Furthermore, the hospital may argue that her injury was caused by the car accident and the action of the doctor has not broken the chain of causation unless the claimant can prove that the doctor’s act was grossly negligent to amount to a new intervenient act Conley v. Strain(9). Bolam test may also apply in the circumstances and expert evidence as to the action that would have been taken by a group of professionals from the same filed. Furthermore, there may be issue of contributory negligence by Karen for taking a risk by accepting a lift from her intoxicated daughter. In effect, if the hospital is found liable, contributory negligence may reduce the liability of the hospital to 25-30% but the court is likely to consider, the existence of mitigating factors such as that Karen needed the lift to attend to her husband in hospital.


There are number of cases on psychiatric harm, Alcock v. Chief Constable of South Yorkshire(10) indicating that psychiatric illness cases are difficult to establish as there is a difficulty in proving duty of care owed by the defendant. Sally is able to prove that she suffers from psychiatric illness as she has a posttraumatic stress disorder, which is considered as being psychiatric illness White v. Chief Constable of South Yourkshire(11).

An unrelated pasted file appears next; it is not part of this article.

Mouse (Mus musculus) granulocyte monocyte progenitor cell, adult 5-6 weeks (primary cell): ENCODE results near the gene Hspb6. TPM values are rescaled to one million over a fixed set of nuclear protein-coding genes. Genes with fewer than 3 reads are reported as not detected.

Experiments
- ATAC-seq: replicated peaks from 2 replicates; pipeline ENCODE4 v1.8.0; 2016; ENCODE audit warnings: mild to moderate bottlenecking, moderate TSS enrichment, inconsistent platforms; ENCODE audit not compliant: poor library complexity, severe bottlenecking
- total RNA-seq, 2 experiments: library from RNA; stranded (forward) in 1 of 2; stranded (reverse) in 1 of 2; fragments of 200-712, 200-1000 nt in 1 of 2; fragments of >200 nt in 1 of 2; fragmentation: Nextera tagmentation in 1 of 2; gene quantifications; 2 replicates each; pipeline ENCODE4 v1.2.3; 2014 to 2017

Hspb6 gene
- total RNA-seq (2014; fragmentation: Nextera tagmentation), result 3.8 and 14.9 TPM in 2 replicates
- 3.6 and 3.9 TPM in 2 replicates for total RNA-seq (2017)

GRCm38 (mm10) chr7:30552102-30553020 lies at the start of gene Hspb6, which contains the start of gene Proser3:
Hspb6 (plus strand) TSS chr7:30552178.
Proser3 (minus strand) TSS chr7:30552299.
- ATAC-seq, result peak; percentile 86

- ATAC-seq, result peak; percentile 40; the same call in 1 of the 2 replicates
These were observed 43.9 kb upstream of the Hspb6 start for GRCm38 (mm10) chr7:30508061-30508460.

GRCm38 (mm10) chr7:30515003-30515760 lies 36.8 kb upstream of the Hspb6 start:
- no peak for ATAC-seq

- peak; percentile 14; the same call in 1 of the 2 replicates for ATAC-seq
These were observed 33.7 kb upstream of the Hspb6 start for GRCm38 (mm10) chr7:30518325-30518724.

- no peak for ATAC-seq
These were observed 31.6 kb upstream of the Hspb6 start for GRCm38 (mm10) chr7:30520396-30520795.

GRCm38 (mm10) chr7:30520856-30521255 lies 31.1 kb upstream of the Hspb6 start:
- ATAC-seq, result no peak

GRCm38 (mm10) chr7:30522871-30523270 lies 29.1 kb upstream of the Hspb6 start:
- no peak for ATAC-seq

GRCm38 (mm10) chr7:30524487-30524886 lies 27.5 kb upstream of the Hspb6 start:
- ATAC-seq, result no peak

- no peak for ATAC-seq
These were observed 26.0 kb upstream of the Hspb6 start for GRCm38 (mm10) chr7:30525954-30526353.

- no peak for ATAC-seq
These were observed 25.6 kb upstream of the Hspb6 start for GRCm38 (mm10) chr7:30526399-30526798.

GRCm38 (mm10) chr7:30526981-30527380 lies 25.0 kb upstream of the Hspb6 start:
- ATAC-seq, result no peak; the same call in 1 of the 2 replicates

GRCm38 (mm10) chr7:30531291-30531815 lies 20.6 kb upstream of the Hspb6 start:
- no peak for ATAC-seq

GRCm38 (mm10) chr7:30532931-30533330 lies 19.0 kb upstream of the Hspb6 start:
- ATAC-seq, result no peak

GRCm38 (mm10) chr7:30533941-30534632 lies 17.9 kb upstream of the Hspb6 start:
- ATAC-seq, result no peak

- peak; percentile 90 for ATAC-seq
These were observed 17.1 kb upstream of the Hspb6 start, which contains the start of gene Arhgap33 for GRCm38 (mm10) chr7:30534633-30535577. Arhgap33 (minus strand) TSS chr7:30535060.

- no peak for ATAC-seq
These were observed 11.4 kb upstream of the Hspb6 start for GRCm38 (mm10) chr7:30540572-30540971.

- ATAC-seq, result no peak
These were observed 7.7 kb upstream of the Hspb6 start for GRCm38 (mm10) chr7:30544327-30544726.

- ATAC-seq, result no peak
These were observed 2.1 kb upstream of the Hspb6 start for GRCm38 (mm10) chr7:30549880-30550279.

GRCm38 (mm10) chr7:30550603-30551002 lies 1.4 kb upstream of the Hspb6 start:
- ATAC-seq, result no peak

In this case, Sally is likely to be considered as being secondary victim as she has a close relationship with the injured person (her father). However, the facts are ambiguous as to who informed Sally that her father’s condition was serious. This may be used as a defence on the basis that she was informed of the situation prior to seeing her father. In cases concerning secondary victims, it has been decided that foreseeability of psychiatric illness must be established by the claimant. In other words, no duty of care is owed to avoid causing psychiatric harm to people who are “peculiarly susceptible” to such harm, because they have a nervous or emotional disposition; thus the claimant’s application is unlikely to succeed Bourhill v. Young(12).

In this case, the hospital is likely to contend that they had no duty to avoid psychiatric harm to Sally, firstly because the doctor was not aware that she would suffer such a harm and secondly that the doctor had informed Sally of her father’s situation before she had visited her father. Furthermore, the hospital may contest that Sally was acquainted about her father’s physical condition but she had decided to visit him without giving due consideration to the consequences. At this point, the doctors were at no duty to prevent her from seeing her father. The hospital is likely to rely on Bourhill case. Finally, the hospital may claim that Sally had contributed to her own psychiatric illness. Hospital will use the defence of contributory negligence to reduce the level of damages if found liable.


1 [1932] AC 562

2 [1987] Q.B 730, CA [1998]AC 1074, HL

3 [1957] 1 WLR 582

4 [1998] AC 232

5 [1969] 1 QB 428

6 Clerk & Lindsell on Torts 1995 17th Edt

7 [1988] IR 628

8 [1969] 1 QB 428

9 [1988] IR 628

10 [1992] 1 AC 310

11 [1999] 2 AC 455

12 [1943] AC 92 at 117.


  • Clerk & Lindsell on Torts 1995 17th Edt
  • Giliker, P & Beckwith, S “Tort” 2000 Sweet and Maxwell
  • Lunney, M & Oliphant K “Tort Law: Text and Materials” 2nd Edt 2003 OUP